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Fig. 24.1 Geographic distribution of plague. Note the outlined area of sylvatic plague in the western United States.

Geographic Distribution

Throughout history, plague has swept in great pandemics over much of the world, touching the inhabitants of most major countries in the process. Plague is now a rare infection of mankind and is limited to areas of sylvatic infection in sub-Saharan Africa, Southeast Asia, India and parts of China, South America, and the southwestern United States (Fig. 24.1). Epidemics are unusual in recent decades and develop only when infected rats and fleas come into close proximity with humans in crowded urban areas.

In Asia, there are still endemic foci on the central Asian plateau, extending across northern China and Mongolia, as well as in southern China, Vietnam, and the rest of Southeast Asia and Indonesia. Sporadic cases of plague are still seen in India, Kurdistan, and the former Soviet Central Asian republics. In Africa, remaining foci of plague are found in Tanzania, Kenya, Uganda (primarily around Lake Albert), and the adjacent area of the Democratic Republic of Congo, as well as in Malawi, Botswana, Madagascar, South and West Africa, and Morocco. In the Americas, endemic foci of sylvatic plague, resulting in occasional human infections, occur primarily in the western and southwestern states of the United States, in Mexico, and in scattered areas of South America, including Ecuador, Peru, northeast Brazil, Bolivia, and northern Argentina.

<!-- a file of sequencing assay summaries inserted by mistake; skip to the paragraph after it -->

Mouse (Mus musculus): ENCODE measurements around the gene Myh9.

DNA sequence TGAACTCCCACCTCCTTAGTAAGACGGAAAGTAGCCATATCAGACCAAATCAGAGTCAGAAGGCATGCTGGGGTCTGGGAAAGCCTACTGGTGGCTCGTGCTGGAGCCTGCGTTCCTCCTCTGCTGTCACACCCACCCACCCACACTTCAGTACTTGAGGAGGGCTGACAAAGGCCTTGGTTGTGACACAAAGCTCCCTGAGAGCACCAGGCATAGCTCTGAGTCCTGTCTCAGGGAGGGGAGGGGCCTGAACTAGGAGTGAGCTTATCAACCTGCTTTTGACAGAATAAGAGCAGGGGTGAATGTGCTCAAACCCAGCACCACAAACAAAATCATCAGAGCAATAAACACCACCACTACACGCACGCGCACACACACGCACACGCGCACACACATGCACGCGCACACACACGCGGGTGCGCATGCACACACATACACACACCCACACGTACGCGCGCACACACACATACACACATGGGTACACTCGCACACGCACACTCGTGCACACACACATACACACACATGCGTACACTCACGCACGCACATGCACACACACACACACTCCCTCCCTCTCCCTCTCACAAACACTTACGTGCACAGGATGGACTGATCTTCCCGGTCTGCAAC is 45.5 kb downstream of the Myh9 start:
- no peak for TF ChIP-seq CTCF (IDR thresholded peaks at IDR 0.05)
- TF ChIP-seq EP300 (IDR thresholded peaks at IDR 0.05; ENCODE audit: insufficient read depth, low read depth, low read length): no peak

From 1986 to 1990, the principal countries reporting cases of plague were Tanzania (1758 cases), Vietnam (1186), Democratic Republic of Congo (844), Madagascar (553), and an isolated endemic in 1986 in Uganda (340). There were over 100 cases reported during the same period in Bolivia, Brazil, Botswana, and China. In the 1990s, outbreaks of both bubonic and pneumonic plague have occurred in Vietnam, Myanmar (Burma), Tanzania, Democratic Republic of Congo, Madagascar, and Peru. In 1992, 1758 cases with 198 deaths were reported to the WHO, while in 1993 there were 151 deaths reported. India has seen a recent outbreak of plague in 1994; 2100 cases of suspected bubonic plague were reported from the central state of Maharashtra, while there were 52 deaths from the more serious pneumonic plague in the port city of Surat in Gujurat state. In the United States, there were only10 cases of plague reported in 1993, 14 in 1994, and 7 in 1995.

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